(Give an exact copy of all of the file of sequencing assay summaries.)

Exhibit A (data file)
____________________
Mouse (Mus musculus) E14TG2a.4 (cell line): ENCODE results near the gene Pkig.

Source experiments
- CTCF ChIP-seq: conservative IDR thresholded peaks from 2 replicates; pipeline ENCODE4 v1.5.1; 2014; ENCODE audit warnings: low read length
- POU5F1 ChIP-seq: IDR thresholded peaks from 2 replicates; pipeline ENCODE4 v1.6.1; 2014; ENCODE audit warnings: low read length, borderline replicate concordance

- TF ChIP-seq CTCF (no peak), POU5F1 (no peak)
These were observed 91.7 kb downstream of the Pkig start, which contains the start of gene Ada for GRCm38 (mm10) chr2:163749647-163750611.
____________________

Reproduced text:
Mouse (Mus musculus) E14TG2a.4 (cell line): ENCODE results near the gene Pkig.

Source experiments
- CTCF ChIP-seq: conservative IDR thresholded peaks from 2 replicates; pipeline ENCODE4 v1.5.1; 2014; ENCODE audit warnings: low read length
- POU5F1 ChIP-seq: IDR thresholded peaks from 2 replicates; pipeline ENCODE4 v1.6.1; 2014; ENCODE audit warnings: low read length, borderline replicate concordance

- TF ChIP-seq CTCF (no peak), POU5F1 (no peak)
These were observed 91.7 kb downstream of the Pkig start, which contains the start of gene Ada for GRCm38 (mm10) chr2:163749647-163750611.